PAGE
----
Come Prepared

If you’ve recently been diagnosed with cancer, chances are your mind is spinning and you have literally dozens of questions that you feel you need to ask your oncologist. Where do you begin and how do you best prepare for an appointment? I recommend composing a list of questions and placing the ones that you think are the most important fist. As a patient, you’re entitled to ask your health care providers anything, in that sense, there are no right or wrong questions. However, being prepared will help you get more out of your interaction with your health care providers.

Here are a few of the most essential questions that you might need to go over with members of your oncology team.

Can we please review the next step in the plan?
Why are we doing these tests?
Why am I receiving this treatment?
What are the side effects of this medication?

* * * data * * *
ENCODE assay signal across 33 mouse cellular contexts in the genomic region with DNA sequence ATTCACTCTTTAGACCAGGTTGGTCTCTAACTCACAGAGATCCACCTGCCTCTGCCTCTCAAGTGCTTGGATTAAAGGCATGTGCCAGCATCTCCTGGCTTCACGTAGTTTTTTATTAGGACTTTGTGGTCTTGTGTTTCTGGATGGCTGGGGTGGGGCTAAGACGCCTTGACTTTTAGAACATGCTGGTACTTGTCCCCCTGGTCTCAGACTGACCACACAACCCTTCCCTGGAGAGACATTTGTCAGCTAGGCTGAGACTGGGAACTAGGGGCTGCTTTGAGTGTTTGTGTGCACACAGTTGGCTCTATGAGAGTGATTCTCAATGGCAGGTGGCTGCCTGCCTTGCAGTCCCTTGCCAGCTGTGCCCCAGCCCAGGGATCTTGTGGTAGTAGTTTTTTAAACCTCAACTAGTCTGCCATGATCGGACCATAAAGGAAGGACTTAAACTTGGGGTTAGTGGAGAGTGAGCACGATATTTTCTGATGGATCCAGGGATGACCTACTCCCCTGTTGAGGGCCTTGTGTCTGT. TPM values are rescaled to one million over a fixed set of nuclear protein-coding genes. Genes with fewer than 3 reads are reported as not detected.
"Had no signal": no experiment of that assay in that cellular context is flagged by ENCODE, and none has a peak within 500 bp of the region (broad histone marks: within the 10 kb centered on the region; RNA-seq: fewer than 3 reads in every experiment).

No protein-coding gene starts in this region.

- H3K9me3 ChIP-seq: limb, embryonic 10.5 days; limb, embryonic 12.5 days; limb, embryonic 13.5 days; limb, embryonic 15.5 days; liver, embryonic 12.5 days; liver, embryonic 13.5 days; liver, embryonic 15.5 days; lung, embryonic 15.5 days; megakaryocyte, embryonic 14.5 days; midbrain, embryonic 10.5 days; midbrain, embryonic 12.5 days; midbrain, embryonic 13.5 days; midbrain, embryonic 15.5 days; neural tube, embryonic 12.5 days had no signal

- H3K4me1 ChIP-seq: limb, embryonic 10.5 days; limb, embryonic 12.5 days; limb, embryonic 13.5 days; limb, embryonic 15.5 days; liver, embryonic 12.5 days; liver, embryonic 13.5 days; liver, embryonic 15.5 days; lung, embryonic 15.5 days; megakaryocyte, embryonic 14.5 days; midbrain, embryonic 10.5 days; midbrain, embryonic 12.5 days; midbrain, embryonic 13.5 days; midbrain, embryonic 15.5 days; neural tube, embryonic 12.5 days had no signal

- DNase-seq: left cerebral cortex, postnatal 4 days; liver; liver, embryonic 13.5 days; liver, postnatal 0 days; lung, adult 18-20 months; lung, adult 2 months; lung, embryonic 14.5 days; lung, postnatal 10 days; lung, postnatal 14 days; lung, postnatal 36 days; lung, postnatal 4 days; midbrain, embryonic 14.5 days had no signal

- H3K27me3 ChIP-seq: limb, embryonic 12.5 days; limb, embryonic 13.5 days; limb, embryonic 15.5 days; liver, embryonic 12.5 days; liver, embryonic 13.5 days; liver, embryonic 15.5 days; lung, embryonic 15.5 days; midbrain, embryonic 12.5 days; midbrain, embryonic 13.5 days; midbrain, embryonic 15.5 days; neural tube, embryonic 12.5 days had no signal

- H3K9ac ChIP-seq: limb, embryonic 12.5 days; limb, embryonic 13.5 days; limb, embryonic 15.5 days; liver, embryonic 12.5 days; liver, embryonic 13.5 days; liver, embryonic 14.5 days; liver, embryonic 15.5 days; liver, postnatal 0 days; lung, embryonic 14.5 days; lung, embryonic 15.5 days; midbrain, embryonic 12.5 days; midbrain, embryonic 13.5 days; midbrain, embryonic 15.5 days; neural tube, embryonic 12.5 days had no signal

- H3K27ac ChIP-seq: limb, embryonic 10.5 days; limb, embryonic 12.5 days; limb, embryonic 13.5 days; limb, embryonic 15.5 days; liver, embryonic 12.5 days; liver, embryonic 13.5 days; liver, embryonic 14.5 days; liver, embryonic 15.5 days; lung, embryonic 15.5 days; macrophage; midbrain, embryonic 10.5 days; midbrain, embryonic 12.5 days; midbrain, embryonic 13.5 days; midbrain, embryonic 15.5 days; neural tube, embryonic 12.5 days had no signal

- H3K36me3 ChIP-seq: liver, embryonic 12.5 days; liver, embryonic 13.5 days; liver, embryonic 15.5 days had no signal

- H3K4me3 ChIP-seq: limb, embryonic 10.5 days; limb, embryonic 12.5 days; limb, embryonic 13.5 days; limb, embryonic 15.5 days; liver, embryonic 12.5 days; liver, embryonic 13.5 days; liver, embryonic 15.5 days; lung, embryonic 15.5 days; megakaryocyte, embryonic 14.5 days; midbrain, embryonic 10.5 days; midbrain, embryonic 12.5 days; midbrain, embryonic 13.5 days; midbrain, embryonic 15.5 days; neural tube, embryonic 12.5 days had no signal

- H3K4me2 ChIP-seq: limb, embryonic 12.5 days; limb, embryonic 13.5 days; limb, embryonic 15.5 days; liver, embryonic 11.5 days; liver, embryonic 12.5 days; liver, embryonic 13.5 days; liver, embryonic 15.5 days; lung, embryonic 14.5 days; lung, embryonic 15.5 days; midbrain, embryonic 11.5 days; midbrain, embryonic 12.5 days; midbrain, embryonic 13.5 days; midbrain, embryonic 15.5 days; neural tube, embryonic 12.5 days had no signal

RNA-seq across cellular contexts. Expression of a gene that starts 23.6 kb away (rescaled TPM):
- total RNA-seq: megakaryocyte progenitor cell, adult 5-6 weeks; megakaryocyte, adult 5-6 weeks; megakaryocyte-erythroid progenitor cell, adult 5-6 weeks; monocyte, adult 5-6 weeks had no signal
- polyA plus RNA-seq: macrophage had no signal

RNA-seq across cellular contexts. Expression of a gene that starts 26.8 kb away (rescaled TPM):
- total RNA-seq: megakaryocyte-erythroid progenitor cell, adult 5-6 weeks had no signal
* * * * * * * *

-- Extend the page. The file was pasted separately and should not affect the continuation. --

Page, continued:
How effective is the treatment?
Please explain how the treatment will help.
Why do you think that this is the best treatment for me?

 

clh-tom-baker

 

Acknowledge That Doctors Are Human

When talking with your oncologist, you should always remember that you’re dealing with a human being, doctors are not gods or saints. Yes, they have specialized medical knowledge and unique and difficult to acquire skills, but that doesn’t mean they can’t make mistakes or feel emotions. Studies have revealed that anxiety and depression are equally prevalent in the medical profession as in the general population and more worryingly, addiction and suicide rates are actually higher than the general population.

Physicians are still cultured to show no weakness, that vulnerability is a sign of incompetence. Although medical professionals encourage patients to seek help, admitting that they themselves sometimes encounter physical or emotional issues can be seen as a character flaw. Remember that your oncologist is a human being in a highly demanding and extremely stressful profession.

 

Value Honesty

Even before my cancer diagnosis five and a half years ago I understood that honesty is one of the central features of the doctor-patient relationship and that without honesty there can be no trust.